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Short take on endangered bats  

Credit:  Charleston Daily Mail | www.dailymail.com 1 September 2012 ~~

The Indiana bat went on the endangered species list in 1967, and 45 years later, there are half as many bats as there were then.

The largest concentration of the endangered Virginia big-eared bat, its population down to less than 400,000, lives in caves in West Virginia.

Their numbers could soon fall even lower. Maryland-based Beech Ridge Energy is seeking a permit from the U.S. Fish and Wildlife Service that would

allow the accidental killing of bats at its 67-turbine wind farm in Greenbrier and Nicholas counties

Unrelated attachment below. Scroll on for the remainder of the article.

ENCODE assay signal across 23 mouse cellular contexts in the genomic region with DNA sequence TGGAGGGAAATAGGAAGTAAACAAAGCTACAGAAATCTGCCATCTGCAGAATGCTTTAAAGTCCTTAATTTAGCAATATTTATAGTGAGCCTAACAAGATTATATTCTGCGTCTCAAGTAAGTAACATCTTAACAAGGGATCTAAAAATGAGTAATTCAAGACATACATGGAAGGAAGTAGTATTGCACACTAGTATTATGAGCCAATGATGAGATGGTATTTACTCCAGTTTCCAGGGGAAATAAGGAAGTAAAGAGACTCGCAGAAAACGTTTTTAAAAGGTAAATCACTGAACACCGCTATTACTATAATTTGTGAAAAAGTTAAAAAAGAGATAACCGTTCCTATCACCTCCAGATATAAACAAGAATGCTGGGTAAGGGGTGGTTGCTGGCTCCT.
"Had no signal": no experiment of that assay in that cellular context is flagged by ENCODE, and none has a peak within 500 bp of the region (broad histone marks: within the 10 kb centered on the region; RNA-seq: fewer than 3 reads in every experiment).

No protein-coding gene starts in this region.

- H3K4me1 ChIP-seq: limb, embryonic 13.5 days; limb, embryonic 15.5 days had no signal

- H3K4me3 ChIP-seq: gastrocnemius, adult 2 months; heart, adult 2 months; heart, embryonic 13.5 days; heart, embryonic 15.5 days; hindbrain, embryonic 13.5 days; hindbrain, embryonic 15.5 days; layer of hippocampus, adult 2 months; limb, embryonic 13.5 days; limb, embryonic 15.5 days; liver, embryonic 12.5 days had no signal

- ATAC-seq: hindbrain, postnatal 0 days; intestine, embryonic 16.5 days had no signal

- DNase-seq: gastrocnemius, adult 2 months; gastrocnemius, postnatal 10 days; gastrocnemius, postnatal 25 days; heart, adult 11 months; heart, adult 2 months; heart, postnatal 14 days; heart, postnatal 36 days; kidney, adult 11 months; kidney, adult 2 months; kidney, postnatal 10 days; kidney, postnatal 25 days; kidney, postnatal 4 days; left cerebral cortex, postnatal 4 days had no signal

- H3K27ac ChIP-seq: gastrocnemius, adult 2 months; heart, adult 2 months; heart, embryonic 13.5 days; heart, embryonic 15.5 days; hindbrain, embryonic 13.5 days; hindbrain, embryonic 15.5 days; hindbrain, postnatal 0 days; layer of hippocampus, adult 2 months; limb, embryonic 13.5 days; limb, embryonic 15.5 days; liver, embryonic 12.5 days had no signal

As part of a settlement with environmental groups, the company has already agreed to operate turbines only during daylight hours between April 1 and mid-November, when the bats go into hibernation.

It’s illegal under the Endangered Species Act to harm animals on the threatened or endangered list. Yet wind energy companies that received hundreds of millions of taxpayer dollars in the name of environmentalism are seeking permission to do just that.

The U.S. Fish and Wildlife Service is taking comments on the company’s proposed conservation plan and environmental impact statement through Oct. 23.

West Virginians should not waste the opportunity.

Source:  Charleston Daily Mail | www.dailymail.com 1 September 2012

This article is the work of the source indicated. Any opinions expressed in it are not necessarily those of National Wind Watch.

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